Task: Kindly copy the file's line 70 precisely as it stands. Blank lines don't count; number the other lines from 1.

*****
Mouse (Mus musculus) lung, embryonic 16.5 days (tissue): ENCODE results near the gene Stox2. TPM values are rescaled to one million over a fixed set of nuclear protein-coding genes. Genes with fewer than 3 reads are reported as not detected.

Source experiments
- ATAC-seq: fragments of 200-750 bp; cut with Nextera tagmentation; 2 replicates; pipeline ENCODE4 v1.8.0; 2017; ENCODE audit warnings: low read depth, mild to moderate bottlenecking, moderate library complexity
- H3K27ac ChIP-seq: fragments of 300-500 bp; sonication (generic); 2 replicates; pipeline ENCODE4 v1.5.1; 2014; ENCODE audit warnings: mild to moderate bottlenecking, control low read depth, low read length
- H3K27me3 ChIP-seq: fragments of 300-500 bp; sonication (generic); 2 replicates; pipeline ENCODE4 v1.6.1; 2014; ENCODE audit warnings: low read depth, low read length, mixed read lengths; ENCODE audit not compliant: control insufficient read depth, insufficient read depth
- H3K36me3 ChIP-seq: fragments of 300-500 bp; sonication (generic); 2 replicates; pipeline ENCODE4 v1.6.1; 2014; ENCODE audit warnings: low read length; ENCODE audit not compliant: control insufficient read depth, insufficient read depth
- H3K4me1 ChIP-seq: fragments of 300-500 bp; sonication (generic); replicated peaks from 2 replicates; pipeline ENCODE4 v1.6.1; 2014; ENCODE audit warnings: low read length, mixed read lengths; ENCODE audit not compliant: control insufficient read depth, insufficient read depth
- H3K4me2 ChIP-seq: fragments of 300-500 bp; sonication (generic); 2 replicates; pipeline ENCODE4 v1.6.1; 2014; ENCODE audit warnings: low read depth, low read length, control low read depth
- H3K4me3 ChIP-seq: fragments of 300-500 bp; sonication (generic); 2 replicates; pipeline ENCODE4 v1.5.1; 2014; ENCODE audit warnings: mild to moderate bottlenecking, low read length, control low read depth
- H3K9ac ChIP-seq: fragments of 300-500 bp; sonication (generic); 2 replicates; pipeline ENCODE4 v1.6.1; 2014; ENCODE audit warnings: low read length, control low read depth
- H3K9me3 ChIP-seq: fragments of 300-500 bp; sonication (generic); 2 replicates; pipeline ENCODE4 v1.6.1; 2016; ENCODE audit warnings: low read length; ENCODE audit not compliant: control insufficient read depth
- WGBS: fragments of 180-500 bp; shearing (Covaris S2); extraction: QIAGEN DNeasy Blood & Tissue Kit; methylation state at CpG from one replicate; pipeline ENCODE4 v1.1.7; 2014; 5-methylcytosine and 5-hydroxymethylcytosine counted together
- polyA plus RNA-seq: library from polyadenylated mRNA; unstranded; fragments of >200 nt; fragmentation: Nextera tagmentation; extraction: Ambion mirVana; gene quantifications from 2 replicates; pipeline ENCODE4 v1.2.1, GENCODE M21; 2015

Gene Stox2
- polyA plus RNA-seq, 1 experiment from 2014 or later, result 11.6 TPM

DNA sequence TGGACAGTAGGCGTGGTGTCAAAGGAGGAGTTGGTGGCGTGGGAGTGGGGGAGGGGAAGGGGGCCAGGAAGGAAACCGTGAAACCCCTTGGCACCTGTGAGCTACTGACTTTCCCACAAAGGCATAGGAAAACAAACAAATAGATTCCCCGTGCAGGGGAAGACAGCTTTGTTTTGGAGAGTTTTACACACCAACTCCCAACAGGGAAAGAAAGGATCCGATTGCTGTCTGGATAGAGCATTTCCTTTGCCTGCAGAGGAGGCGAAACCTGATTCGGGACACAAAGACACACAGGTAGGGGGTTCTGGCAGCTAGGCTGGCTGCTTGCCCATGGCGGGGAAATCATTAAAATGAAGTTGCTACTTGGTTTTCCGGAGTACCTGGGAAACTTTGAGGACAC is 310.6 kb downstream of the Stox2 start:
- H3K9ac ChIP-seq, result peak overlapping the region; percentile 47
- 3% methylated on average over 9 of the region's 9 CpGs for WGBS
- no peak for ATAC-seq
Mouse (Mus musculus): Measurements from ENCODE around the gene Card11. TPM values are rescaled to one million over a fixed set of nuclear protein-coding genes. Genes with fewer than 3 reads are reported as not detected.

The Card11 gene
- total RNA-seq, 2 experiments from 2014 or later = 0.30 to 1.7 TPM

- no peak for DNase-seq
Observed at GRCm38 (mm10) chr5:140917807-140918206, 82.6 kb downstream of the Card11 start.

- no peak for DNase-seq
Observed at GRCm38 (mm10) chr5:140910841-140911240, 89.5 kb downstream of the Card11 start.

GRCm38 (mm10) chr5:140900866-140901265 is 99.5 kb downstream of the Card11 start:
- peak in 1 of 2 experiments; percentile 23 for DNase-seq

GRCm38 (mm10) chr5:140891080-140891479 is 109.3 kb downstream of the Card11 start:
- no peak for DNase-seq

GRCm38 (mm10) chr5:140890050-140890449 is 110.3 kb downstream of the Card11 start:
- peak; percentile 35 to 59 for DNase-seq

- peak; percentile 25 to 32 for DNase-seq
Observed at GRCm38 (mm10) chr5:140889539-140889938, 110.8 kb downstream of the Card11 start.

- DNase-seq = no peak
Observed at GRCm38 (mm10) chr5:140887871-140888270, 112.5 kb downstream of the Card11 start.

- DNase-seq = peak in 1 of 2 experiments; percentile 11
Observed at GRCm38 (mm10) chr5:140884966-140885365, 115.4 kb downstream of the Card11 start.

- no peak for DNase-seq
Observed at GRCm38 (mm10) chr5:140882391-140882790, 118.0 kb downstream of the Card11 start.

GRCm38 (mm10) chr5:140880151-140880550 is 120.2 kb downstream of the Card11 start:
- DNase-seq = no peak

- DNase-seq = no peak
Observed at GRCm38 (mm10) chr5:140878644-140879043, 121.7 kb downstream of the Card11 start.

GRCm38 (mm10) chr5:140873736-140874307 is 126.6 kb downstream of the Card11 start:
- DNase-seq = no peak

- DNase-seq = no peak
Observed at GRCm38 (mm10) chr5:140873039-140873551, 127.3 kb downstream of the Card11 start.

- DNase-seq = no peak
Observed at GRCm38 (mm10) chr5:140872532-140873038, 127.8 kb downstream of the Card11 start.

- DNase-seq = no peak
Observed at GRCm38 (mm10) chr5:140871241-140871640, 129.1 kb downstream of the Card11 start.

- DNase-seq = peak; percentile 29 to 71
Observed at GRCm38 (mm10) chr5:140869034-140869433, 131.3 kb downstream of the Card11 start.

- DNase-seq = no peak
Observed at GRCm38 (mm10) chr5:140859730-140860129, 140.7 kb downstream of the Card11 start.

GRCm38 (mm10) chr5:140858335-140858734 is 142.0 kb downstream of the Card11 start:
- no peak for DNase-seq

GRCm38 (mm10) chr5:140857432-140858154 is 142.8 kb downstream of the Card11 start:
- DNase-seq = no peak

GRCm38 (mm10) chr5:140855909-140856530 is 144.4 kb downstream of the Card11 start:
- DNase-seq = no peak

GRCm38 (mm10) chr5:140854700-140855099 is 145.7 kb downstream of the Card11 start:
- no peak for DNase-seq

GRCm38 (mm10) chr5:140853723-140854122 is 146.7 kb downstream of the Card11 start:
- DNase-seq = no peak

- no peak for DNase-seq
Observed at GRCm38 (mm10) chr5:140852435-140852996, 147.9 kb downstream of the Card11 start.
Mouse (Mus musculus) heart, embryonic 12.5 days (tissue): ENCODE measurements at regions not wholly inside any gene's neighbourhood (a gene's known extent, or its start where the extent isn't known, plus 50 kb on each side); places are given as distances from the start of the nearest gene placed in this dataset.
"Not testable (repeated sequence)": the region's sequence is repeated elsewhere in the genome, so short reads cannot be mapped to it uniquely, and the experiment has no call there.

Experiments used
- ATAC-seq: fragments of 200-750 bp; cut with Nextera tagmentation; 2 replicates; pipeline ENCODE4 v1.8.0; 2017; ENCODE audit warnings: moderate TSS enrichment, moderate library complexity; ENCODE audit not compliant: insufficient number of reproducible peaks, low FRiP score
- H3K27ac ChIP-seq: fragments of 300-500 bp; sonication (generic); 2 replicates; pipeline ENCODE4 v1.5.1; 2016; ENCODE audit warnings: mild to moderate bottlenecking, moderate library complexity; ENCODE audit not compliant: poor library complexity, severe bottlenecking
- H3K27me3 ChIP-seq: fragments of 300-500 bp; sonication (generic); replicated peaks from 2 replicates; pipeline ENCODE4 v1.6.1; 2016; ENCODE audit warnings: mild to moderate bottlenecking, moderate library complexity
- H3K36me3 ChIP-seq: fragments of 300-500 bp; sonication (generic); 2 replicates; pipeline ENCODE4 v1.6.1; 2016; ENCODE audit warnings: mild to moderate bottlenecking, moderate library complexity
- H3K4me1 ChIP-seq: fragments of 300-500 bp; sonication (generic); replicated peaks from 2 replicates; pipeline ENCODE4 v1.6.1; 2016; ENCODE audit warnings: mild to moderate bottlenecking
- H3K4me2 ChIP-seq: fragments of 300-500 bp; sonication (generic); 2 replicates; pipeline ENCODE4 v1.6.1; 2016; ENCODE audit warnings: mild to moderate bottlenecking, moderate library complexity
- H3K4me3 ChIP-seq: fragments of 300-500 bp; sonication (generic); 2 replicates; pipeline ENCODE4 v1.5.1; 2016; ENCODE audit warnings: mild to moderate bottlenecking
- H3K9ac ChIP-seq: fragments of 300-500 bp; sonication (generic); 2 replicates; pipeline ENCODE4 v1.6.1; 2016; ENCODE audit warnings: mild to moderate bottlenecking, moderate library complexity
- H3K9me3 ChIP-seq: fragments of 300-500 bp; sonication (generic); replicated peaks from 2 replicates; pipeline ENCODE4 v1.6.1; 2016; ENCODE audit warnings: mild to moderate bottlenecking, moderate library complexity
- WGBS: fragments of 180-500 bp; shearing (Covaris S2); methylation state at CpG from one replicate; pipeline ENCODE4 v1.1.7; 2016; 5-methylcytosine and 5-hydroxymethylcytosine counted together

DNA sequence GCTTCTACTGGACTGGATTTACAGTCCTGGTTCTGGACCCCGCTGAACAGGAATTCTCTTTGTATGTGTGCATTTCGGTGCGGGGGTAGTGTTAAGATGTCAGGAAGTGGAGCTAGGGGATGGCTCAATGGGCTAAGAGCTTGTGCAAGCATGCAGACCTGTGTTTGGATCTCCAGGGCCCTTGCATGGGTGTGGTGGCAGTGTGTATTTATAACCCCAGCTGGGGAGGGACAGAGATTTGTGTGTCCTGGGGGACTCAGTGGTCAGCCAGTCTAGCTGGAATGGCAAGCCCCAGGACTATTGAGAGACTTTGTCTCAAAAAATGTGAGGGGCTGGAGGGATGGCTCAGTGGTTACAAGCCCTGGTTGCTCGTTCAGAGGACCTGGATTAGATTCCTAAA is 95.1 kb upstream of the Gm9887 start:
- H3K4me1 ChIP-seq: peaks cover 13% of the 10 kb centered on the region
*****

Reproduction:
"Not testable (repeated sequence)": the region's sequence is repeated elsewhere in the genome, so short reads cannot be mapped to it uniquely, and the experiment has no call there.